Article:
Too many 'widgets' is my theory. I've done little investigation so please shoot me down if you've got evidence to the contrary.
| 3:12 am on Oct 1, 2002 (gmt 0)|
This is actually the best assessment I've came up with as well. I seem to be able to find evidence that discredits nearly every other theory, but I think this is what really nailed my site this update as well......my question is will stick, and should I start stripping words.
| 3:19 am on Oct 1, 2002 (gmt 0)|
It's the one thing I have been able to settle on.
On one site I have a number of 'catalog' type pages each for a different product set... the only real difference between them is the keyword density on the page, according to the number of products in each set. No changes in links, PR, anything else - I basically took a month off.
The one pattern has been a rise in the lower density pages, and a fall in the higher density pages. Those at 8-12% have risen (including a couple of number ones - yippee!)... those over 18% have fallen... in one case from position 32 to 61.
Unfortunately I haven't really got any that fall between 12 and 18% to find the balance point.
| 3:39 am on Oct 1, 2002 (gmt 0)|
Do you mind if I ask which tool you use for determining keyword density?
| 3:43 am on Oct 1, 2002 (gmt 0)|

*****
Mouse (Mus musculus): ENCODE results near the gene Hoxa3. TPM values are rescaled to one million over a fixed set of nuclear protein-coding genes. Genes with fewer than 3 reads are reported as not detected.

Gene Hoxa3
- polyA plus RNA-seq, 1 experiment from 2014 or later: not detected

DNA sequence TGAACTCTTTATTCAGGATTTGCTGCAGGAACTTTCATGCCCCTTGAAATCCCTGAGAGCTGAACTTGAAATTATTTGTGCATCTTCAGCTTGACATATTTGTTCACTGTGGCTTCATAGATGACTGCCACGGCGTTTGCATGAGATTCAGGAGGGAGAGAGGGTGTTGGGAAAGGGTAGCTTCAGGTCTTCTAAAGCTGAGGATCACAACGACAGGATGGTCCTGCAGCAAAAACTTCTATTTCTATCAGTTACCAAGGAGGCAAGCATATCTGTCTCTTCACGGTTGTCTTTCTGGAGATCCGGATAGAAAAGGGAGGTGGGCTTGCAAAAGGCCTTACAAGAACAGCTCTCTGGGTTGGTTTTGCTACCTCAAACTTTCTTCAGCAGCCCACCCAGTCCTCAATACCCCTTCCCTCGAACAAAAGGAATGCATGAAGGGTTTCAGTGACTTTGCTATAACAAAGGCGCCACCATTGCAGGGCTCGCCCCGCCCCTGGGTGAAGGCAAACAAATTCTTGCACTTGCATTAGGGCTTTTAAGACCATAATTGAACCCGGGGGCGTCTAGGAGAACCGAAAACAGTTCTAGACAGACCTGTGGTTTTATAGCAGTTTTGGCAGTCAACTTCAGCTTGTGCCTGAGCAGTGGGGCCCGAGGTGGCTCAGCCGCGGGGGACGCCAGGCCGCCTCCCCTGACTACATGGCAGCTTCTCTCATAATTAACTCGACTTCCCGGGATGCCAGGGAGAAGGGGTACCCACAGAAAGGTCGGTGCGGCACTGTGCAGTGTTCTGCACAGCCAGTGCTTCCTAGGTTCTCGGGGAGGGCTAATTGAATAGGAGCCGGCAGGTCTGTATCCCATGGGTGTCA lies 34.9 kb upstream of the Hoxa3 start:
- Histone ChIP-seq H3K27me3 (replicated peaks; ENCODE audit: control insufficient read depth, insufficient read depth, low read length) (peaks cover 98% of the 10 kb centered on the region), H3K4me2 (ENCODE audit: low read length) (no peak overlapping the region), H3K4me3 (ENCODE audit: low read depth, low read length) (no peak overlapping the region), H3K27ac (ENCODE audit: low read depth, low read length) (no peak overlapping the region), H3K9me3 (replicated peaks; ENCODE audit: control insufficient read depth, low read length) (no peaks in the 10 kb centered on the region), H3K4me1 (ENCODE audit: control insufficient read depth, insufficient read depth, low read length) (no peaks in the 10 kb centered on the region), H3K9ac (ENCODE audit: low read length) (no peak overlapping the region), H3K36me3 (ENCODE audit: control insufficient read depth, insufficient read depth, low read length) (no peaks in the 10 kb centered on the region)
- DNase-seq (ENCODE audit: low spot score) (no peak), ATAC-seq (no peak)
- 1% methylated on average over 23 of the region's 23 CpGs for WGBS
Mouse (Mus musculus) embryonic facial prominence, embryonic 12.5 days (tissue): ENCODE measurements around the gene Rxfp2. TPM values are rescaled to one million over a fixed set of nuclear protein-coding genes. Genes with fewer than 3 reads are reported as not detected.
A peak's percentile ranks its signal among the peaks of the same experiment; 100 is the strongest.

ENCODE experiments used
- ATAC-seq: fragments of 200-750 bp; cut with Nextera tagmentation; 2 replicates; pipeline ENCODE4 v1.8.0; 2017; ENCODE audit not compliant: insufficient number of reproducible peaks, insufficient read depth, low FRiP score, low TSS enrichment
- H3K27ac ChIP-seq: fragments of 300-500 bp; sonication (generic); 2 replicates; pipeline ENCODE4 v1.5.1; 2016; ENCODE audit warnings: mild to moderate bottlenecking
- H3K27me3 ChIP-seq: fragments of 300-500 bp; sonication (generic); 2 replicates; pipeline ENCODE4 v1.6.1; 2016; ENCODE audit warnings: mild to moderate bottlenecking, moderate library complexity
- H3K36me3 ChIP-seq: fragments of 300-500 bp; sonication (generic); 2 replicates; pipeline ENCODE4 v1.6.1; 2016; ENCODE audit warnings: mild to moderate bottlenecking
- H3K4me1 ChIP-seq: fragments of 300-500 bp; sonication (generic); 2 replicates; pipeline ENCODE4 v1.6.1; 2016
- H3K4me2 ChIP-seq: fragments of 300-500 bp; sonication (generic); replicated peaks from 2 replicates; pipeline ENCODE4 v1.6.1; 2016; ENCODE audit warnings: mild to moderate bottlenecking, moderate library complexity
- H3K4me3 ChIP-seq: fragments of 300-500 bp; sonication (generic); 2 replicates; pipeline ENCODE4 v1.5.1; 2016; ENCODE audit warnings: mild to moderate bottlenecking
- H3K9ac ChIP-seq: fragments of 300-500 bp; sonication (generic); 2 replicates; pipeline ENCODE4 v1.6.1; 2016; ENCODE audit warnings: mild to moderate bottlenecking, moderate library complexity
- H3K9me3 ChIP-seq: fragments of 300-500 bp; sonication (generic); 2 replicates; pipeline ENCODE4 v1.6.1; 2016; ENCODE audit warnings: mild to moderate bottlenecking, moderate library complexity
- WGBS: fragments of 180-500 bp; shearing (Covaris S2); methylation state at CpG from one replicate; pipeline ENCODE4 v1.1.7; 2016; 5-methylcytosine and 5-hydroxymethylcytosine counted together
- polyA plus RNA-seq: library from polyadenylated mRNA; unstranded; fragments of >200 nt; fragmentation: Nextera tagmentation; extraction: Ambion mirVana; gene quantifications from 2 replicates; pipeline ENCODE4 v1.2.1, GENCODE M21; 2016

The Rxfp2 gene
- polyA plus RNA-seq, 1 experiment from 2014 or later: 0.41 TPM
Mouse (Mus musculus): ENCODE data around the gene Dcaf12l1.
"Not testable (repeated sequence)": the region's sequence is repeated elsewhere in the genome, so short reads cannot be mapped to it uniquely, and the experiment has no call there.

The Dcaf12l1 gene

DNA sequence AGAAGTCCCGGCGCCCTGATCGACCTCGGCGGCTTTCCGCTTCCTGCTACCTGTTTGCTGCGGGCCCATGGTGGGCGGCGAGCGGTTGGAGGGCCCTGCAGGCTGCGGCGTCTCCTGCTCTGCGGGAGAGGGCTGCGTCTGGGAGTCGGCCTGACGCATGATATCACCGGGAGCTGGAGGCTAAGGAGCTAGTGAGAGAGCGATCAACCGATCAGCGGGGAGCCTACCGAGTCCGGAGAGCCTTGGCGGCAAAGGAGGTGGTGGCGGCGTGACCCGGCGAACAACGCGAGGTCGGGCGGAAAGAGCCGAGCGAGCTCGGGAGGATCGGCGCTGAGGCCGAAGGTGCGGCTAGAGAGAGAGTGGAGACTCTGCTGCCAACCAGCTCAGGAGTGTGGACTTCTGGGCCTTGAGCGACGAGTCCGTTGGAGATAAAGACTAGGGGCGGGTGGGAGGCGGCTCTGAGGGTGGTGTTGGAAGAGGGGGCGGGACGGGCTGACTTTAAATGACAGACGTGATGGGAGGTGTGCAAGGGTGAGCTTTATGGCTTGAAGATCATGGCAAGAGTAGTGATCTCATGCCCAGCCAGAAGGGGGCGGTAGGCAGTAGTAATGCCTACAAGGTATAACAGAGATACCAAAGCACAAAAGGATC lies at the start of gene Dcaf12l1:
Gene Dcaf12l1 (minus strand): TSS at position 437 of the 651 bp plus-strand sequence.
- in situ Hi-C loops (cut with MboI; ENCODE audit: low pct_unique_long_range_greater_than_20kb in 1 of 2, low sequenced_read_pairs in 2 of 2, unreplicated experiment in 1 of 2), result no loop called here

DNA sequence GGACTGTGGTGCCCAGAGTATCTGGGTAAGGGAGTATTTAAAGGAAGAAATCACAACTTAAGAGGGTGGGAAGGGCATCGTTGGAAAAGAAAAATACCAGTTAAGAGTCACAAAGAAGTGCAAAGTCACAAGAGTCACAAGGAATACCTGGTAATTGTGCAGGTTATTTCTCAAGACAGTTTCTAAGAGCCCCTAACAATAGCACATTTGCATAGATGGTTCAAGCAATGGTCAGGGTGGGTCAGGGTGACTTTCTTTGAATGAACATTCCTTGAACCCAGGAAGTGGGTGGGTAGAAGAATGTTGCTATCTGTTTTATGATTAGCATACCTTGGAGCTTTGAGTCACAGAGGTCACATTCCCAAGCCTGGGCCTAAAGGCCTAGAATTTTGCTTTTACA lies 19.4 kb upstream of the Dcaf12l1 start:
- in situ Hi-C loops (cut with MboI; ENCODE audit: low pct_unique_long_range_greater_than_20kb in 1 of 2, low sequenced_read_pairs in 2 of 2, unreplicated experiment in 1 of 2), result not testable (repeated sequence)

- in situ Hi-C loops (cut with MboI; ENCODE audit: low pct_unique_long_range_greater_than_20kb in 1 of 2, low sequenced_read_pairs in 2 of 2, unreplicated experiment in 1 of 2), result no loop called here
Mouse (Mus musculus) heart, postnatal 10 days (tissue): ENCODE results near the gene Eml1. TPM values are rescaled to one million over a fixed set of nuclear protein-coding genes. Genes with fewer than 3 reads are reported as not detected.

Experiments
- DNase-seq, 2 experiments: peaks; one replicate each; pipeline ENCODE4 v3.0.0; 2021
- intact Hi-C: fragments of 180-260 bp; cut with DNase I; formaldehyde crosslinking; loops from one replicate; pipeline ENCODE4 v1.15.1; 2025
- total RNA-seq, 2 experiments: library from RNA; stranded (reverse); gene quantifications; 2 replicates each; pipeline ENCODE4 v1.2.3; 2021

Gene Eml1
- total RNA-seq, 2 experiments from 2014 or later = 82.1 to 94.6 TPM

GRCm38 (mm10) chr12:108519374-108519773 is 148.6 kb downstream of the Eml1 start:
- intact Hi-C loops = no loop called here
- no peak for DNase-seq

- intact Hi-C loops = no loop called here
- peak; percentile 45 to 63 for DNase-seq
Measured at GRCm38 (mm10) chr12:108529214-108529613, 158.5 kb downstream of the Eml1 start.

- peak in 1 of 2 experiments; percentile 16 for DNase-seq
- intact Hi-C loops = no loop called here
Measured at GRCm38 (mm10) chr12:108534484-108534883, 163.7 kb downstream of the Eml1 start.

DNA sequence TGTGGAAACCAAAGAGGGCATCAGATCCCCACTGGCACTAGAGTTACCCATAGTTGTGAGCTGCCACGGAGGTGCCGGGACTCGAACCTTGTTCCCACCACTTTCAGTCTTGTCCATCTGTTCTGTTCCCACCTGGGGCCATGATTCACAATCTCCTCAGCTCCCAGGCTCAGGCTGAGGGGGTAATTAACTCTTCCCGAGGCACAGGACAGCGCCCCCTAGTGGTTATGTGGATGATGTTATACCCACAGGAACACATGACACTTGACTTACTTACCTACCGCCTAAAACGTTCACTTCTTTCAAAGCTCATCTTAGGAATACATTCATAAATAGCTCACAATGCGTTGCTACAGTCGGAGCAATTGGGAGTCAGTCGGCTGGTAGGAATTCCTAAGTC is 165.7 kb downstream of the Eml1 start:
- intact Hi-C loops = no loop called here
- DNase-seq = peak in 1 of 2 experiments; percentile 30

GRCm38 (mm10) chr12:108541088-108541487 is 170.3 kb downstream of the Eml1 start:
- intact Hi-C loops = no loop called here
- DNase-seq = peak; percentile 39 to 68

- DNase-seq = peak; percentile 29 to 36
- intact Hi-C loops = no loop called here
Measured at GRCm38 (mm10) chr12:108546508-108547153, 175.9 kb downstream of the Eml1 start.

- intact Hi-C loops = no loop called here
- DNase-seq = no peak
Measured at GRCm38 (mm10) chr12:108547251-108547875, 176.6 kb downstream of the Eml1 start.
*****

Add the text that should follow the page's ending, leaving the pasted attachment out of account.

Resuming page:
Wow...thanks for the percentages deejay....that's the best concrete evidence I've heard yet this month.....to bad it'll change next month though:)
| 3:53 am on Oct 1, 2002 (gmt 0)|
|...should I start stripping words |
I already have and it worked. :)
My (simplistic) view of this update is that Google moves closer to its idealogical goal:
... relevant and appropriate content, acknowledgement from your peer (theme) group, penalising 'spam' (defined above).
This update is not perfect (one of my sites went to #1 from nowhere - undeserved IMO) - but I'm happy if the simple SEO techniques get clipped - <title> , <description> , <h1> , <alt> , etc. etc. because it leads to manipulation by the relative few (?) who know about it.
That's my 2 Euros for tonight.
| 3:59 am on Oct 1, 2002 (gmt 0)|
jaytierney - I use a couple, but those figures are from the keyword density analyser at searchengineworld - I run it with titles included, but meta keywords and descriptions EXcluded for Google.
<add> should have mentioned - the percentages quoted are for a two word phrase. If you're targetting single words I expect the figures to be lower, or higher for three word phrases</add>
stundubl - it never ends :) I'm sure we're all closet m@sochists.
| 12:21 pm on Oct 2, 2002 (gmt 0)|
Makes sense to me, for a page that dropped 50 places, the main keyphrase is a 4 word one.
Analysis shows a couple of three word phrases at a density of over 50%!
For the secondary keyphrase <20%, the page remains where it was.